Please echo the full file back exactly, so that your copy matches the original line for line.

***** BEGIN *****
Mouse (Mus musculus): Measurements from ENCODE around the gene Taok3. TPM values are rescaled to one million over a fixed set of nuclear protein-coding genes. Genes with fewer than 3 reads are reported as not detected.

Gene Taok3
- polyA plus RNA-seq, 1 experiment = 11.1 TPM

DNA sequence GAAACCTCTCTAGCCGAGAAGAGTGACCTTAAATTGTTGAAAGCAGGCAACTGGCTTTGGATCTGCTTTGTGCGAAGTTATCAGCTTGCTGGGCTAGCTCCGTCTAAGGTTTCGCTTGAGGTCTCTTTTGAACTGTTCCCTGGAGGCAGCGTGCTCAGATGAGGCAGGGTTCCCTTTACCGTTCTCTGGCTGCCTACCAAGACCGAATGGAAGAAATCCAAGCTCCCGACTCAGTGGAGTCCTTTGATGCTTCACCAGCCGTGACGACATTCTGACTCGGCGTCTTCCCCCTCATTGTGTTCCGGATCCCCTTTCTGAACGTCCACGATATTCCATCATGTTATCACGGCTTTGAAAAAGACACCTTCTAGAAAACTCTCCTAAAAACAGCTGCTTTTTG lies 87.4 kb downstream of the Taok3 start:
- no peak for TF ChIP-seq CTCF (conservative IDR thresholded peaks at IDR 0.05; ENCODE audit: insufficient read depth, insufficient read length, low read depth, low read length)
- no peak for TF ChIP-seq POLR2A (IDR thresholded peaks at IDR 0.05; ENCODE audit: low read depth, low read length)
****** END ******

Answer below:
Mouse (Mus musculus): Measurements from ENCODE around the gene Taok3. TPM values are rescaled to one million over a fixed set of nuclear protein-coding genes. Genes with fewer than 3 reads are reported as not detected.

Gene Taok3
- polyA plus RNA-seq, 1 experiment = 11.1 TPM

DNA sequence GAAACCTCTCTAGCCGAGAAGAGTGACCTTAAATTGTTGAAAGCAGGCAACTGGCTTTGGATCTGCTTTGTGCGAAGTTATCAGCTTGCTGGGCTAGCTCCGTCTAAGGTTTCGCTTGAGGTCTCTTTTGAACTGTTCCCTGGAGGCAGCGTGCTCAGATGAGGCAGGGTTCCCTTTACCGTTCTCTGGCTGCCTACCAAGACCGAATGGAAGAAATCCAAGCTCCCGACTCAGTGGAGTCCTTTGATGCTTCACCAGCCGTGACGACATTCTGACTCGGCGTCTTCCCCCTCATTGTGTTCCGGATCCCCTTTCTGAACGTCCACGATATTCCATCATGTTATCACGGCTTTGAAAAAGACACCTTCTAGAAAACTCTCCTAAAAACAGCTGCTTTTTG lies 87.4 kb downstream of the Taok3 start:
- no peak for TF ChIP-seq CTCF (conservative IDR thresholded peaks at IDR 0.05; ENCODE audit: insufficient read depth, insufficient read length, low read depth, low read length)
- no peak for TF ChIP-seq POLR2A (IDR thresholded peaks at IDR 0.05; ENCODE audit: low read depth, low read length)